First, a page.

As well to pronouncing our cognitive ability, joy might increase our overall life satisfaction levels. Cohn, Fredrickson, Brown and Mikels (2009) predicted that the amount of joy experienced for an individual in a typical day correlated with positive life outcomes. it is theorised that this is due to the effects a positive affect may have on basic resource acquiring. This theory was tested utilising 86 students, whose emotions were measured every day for a month, upon which base and end scores were then compared to measures of life satisfaction and trait resilience. Positive emotions were correlated with higher scores on both measures, indicating that joy may therefore be a valid factor for overall life satisfaction. Interestingly, negative emotions were found to have very little balancing effects upon experiences of joy. This may therefore indicate, that although joy increases life satisfaction, it does not mediate the experience of negative emotions. This may be a positive feature, as joy could therefore be considered 'standalone', and the benefits reaped from increasing the amount of joy in ones' lifestyle could provide benefit regardless of negative influence.

Ultimately, implementing more joy into our lifestyle may allow us to live longer. To measure positive emotions on longevity, Danner, Snowdon and Friesen (2001) collected the autobiographies of 180 catholic nuns, written when all where in their youth (average age 22 years). A very strong inverse correlation was found between positive emotive content and mortality in later life. This was theorised to indicate that the more joy we experience in life, the longer, and healthier we might live.

How may we increase our experience of joy?[edit]

Many of us would like to increase our experience of joy. We don't need science to confirm that joy indeed feels good; we crave it, and if we are gifted with an opportunity to experience joy, the typical and healthy among us will chase down this opportunity and savour it. However, perhaps some of us are lacking the personal awareness or fundamental knowledge of increasing joy in our lives. Fortunately, a solid base of evidence exists that could convince an otherwise joyless individual to seek ways of implementing joy into their lifestyle.

Sources of Joy[edit]

Joy, like any other emotion can be subjectively sourced anywhere utilising either one or a combination of all our five human senses. However, there are some typically common themes that have been found to influence positive emotions in most of us. To help an individual experience more joy, as well as to make current activities more joyful, these common emotionally influential themes may be incorporated into the lifestyle. It is also very probable and likely that mixing themes could produce a compound effect, increasing overall result of joy experienced.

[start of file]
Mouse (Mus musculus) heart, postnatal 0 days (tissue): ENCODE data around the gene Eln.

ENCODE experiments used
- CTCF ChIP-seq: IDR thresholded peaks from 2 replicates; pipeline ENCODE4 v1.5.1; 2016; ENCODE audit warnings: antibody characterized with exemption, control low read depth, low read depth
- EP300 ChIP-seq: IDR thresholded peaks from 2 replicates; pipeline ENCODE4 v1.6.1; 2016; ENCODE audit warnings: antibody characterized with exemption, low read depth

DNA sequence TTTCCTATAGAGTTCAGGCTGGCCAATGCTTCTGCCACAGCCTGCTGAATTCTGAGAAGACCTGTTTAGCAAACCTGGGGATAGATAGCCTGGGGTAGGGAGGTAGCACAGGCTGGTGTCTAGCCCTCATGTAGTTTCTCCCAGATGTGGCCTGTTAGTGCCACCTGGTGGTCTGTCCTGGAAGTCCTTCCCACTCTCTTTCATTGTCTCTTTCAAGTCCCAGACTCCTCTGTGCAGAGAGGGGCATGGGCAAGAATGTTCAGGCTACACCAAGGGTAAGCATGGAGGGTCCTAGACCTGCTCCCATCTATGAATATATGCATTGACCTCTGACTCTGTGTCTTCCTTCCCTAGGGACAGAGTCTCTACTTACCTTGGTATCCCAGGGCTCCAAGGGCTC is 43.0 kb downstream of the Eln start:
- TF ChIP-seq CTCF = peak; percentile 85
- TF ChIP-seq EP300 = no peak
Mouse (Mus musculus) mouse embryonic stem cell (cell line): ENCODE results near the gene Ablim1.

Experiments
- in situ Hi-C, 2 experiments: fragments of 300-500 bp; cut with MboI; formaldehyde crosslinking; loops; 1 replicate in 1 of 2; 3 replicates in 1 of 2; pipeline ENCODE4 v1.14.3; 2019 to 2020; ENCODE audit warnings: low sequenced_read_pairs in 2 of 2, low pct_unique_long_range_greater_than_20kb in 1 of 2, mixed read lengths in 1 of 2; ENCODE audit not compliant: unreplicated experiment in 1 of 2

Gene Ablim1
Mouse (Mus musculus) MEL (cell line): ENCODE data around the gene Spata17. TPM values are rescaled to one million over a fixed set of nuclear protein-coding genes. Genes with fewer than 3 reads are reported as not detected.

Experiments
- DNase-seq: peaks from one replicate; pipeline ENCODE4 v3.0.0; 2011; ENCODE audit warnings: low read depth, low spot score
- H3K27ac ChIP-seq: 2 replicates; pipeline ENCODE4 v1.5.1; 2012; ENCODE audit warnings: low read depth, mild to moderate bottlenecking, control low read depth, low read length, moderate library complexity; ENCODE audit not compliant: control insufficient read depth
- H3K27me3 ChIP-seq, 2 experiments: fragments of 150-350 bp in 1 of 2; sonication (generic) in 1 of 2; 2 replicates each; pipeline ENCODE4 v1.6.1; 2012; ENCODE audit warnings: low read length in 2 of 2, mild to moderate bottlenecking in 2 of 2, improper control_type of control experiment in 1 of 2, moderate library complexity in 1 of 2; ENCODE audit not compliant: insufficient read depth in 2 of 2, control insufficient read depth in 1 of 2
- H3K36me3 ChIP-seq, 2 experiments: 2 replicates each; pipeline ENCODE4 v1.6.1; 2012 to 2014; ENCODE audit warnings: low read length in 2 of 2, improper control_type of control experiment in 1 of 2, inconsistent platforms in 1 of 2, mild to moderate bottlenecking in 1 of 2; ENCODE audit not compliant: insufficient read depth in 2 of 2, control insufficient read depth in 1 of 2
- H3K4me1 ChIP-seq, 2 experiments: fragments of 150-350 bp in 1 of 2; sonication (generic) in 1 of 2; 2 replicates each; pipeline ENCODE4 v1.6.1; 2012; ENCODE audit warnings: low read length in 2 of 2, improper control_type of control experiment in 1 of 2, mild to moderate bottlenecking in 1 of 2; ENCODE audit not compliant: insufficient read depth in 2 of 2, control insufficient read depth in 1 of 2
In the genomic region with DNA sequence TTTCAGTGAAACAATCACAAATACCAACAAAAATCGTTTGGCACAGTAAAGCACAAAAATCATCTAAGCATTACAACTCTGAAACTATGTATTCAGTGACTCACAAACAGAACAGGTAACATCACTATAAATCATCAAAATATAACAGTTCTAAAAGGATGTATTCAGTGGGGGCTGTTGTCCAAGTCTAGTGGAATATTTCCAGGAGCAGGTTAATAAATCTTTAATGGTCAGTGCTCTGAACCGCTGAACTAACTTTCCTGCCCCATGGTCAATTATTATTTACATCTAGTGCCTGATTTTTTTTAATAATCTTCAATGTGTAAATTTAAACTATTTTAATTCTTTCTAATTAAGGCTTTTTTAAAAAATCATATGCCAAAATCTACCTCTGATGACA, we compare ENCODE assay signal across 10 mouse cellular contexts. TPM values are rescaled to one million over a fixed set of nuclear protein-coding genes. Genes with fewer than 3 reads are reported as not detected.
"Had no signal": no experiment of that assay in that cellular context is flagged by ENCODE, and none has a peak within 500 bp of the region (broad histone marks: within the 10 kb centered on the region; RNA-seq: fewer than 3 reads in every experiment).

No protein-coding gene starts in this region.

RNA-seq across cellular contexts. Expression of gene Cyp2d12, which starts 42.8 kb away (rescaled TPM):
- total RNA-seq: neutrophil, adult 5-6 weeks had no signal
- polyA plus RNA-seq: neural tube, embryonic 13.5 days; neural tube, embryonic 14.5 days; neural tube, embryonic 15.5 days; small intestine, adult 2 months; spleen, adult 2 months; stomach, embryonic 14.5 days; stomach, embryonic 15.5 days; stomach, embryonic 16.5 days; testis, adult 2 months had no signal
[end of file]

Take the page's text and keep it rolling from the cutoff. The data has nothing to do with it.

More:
Religion and spirituality[edit]

Joy, perhaps being an encompassing emotive concept, would very well be relative to lifestyle, and the choices we make in how we live our everyday lives. For some of us, religion and spirituality play a big part of who we are, and this could no doubt be a source of many positive emotions.

Religion[edit]

For many of us, the daily habit of religion could be one that gives us great pleasure and joy, however while the majority of research is positive, evidence is mixed (Lewis et al., 2010). Lewis, Maltby and Burkinshaw (2010) review the consensus on religiosity and joy by detailing a number of studies observing a correlation between the two. It is proposed that measures used were not adhered to correctly in many cases, and on conducting an experiment utilising members of the Anglican church, could find no correlation.

However, although reviews are mixed as to the correlation between joy and religion, it is not to say that there will be a definite result of no additional joy were someone to feel that converting to a religion would bring happiness. Joy, although being induced by common themes, is at the end of the day very subjective, and individualised according to what each individual may respond to. It could very well be a source of endless positive emotions for some of us, especially due to the social activity involved.

Certain stimulus may evoke joy through the triggering of personal spirituality
Spirituality[edit]

A strong correlation has been found in those who consider themselves more spiritual (Holder, Coleman and Wallace, 2010). A study was conducted by Holder et al. (2010) in which 320 children from both public and private schools were asked to rate themselves in terms of their spirituality, a concept that was explained as separate to religion. Levels of happiness were then measured utilising 2 happiness scales and single-item measure. Parents were then asked to rate their children's happiness. It was found overall that children who rated themselves as more spiritual also exhibited a more positive affect and scored higher on positive emotion. It was further theorised that two domains of spirituality were especially linked with that of positive emotion, that of personal spirituality (the importance of one's own existence), and communal spirituality (as in value of social relationships).

From this, it could be derived that taking the time now and again to get in touch with the 'inner you' may be well worth your while, regardless of what that might entail.